The aborigines found my father's body, and took us to the only other white man they trusted, Prof. Franz Tottentanz, a doctor working a circuit in the Outback. The healer of one of the local tribes, he had taken an interest in the withdrawn mute boy with dead eyes. I didn't know at the time what he had done with my father's body.
Although I was the child of white parents, I found himself adopted by the tribesmen. I was whipped into tiptop physical and acrobatic condition and taught the ways of the desert. On the day of my adulthood, when I returned from the ritual known as Walkabout, I silently swore to destroy the forces of evil responsible for my father's death.
The day I was ready, I returned to Prof. Tottentanz's laboratory, and spoke to him using the system of hand signs he had taught me. I discovered that he had treated my father's body with an experimental preservation treatment and that it was intact from the day of the accident. Prof. Tottentanz explained that he intended to accompany me back to America until I was settled, and where my father's body could be buried. But I had a different idea.
I knew from the reading material the Professor had given me over the years, that criminals had a morbid fear of death, based on the sure knowledge that those who live violently will die violently. I dressed my father's preserved corpse in a mysteryman costume and, naming ourselves "Deaddevil", used the resulting apparition as a weapon to make crime pay.
My arrival in so-called civilization was a tumultuous one. The return of Bill Hart LaBrea, heir to the LaBrea fortune, attracted a lot of attention which I was ill-suited at first to respond to appropriately. On Tottentanz's advice I hired a personal assistant, Williams, who stood as a buffer between me and the paparazzi. But I found that my ideas on fighting evil had been hopelessly naive.
I looked at American society and I saw corruption, racism, hatred and fear. I found, in time, others to associate with who shared similar ideals. I gathered together troubled youth, and calling them the Wise Boyz, made use of their help in transforming the country into a finer place, battling Axis agents such as the Yellow Light. Although grief remained in my life as I found that I could no more keep all of them alive than I could my parents.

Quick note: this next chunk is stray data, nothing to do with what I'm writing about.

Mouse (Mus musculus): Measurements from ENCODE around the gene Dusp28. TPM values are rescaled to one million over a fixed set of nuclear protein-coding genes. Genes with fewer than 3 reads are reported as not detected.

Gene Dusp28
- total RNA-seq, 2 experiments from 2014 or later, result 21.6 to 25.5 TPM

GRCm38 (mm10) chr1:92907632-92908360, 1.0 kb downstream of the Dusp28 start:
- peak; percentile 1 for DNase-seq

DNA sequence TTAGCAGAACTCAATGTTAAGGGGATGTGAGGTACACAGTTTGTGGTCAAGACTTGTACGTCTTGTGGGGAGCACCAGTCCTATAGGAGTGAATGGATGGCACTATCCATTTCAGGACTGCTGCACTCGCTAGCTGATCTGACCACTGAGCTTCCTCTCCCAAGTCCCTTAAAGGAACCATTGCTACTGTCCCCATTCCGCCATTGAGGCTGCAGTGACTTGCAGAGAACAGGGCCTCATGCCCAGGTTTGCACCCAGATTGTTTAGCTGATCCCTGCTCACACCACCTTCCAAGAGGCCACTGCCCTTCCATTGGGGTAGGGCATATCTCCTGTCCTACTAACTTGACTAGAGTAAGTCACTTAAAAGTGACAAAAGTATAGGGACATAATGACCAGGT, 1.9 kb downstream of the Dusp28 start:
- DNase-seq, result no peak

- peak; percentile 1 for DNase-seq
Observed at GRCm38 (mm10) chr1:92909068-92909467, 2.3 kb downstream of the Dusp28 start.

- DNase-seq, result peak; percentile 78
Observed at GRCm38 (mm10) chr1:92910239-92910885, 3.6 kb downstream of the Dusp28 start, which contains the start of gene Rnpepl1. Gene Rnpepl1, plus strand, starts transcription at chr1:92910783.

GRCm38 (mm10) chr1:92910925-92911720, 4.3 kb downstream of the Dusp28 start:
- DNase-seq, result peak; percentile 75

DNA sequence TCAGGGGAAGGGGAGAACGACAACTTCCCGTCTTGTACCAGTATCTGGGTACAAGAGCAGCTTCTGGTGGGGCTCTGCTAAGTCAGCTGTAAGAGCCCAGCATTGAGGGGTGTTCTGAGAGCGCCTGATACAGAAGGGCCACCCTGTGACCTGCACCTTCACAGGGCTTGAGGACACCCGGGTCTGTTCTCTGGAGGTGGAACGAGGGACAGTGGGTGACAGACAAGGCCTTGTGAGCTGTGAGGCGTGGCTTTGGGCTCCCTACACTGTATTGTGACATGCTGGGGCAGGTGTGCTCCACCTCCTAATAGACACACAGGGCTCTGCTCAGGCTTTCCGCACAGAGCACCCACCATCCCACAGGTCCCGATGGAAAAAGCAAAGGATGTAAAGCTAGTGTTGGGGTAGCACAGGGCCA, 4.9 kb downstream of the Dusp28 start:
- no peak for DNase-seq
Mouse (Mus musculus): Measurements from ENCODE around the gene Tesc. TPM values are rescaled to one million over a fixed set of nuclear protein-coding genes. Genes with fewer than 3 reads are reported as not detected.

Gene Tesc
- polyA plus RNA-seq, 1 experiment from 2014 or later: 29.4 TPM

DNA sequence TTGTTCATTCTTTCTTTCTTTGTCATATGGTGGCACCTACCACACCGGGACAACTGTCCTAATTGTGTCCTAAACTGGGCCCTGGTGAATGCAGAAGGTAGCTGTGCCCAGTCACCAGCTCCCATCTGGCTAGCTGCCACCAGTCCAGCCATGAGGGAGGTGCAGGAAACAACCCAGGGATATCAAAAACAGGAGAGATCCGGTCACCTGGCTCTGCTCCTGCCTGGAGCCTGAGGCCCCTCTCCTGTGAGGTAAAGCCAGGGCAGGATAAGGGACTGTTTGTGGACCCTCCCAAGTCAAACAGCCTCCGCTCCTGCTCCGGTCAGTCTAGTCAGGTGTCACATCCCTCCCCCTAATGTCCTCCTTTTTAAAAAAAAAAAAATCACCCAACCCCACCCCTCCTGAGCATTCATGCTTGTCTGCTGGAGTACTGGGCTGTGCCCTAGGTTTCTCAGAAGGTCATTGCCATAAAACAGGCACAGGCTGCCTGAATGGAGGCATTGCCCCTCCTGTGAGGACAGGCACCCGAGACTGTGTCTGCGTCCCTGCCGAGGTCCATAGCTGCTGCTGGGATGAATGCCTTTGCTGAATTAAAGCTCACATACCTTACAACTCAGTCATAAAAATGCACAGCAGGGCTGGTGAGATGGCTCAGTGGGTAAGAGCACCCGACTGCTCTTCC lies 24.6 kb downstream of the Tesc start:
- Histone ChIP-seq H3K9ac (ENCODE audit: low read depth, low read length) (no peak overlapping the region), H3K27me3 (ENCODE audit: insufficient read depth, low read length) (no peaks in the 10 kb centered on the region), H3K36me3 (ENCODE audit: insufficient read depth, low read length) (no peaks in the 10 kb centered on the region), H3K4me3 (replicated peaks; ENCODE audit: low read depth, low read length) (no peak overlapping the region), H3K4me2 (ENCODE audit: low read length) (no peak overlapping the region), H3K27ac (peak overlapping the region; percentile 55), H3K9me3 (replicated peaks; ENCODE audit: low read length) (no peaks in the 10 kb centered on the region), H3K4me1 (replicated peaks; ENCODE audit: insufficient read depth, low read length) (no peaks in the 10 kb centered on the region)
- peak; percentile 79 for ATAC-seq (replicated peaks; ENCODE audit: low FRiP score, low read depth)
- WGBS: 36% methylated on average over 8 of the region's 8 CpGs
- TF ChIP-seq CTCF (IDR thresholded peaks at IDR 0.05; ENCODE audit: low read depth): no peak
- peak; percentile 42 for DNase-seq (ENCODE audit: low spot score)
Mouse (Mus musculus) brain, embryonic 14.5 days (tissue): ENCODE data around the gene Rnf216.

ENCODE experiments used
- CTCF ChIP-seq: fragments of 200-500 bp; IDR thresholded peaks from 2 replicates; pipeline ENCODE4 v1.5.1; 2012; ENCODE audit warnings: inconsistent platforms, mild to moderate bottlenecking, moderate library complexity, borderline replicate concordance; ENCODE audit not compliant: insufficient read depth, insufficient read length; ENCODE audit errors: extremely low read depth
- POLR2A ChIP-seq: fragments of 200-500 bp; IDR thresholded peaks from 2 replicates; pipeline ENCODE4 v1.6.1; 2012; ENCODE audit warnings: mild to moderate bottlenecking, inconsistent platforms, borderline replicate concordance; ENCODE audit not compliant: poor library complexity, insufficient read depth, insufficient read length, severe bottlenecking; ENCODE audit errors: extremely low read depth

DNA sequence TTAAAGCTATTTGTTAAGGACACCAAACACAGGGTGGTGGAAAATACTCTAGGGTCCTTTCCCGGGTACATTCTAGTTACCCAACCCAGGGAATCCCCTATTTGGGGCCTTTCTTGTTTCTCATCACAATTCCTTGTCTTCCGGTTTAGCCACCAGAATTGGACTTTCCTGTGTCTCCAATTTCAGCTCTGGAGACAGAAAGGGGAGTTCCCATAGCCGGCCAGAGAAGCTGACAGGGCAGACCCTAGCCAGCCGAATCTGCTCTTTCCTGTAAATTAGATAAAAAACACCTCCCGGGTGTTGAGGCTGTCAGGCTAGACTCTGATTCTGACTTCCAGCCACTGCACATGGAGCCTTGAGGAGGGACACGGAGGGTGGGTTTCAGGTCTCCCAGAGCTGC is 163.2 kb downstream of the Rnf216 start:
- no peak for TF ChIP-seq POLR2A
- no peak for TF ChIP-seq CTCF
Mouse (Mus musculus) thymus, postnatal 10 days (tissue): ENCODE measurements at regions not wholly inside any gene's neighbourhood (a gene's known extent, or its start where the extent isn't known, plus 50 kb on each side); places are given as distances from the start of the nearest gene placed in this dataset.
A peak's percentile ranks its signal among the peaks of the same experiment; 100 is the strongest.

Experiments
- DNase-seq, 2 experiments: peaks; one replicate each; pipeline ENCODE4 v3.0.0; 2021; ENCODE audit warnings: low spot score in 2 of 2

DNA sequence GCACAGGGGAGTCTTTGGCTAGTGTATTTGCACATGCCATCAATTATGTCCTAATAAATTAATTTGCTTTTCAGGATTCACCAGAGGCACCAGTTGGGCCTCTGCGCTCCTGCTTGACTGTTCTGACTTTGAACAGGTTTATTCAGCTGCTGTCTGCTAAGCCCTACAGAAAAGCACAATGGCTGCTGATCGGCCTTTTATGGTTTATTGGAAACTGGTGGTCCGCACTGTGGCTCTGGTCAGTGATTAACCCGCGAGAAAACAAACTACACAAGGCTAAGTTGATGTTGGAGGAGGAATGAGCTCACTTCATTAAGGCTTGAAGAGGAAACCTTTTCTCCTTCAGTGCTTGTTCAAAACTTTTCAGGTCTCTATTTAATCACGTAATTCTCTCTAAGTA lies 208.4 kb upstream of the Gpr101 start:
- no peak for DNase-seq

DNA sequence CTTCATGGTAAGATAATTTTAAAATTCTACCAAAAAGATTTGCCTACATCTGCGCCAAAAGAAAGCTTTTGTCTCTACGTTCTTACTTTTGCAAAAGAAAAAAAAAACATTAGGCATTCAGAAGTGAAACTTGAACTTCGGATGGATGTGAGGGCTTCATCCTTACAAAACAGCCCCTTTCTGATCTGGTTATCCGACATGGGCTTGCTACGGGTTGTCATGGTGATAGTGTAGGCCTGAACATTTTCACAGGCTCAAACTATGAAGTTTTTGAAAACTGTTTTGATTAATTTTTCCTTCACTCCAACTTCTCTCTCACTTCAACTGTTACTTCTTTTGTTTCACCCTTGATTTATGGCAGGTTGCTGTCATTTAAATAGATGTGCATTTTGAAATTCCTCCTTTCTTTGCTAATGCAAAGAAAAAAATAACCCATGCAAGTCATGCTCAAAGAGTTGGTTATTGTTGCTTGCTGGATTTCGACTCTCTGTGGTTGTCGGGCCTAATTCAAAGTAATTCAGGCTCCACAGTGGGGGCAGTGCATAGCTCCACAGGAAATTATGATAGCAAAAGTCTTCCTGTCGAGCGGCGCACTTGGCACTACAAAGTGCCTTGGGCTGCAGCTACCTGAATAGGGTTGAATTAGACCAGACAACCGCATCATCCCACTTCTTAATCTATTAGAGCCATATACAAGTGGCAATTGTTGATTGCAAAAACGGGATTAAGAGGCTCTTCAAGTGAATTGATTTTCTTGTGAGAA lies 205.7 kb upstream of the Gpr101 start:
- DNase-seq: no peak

As the years passed after the war and the menace of Nazism receded, it seemed the need for more blatant costumed theatrics had passed. I gave my father a burial at last, and using the fortune at my command I started a newspaper intending to expose what I saw and unite the nation. I called it the DEADDEVIL PRESS, and abandoned my secret identity.
But the nation had changed, as I found when I was called before the MacCarthy witch trials, claiming that the ideals I propagated were Communist. My fortune was no protection, and when others testified that my old associates were Party members, my struggles became impossible. The paper's offices were raided and I had no choice but to close it down.
Having failed to protect my parents, my Wise Boyz, my country, or myself, only darkness beckoned. I felt the rush of air as the subway train entered the platform, and once more in slow motion I flew.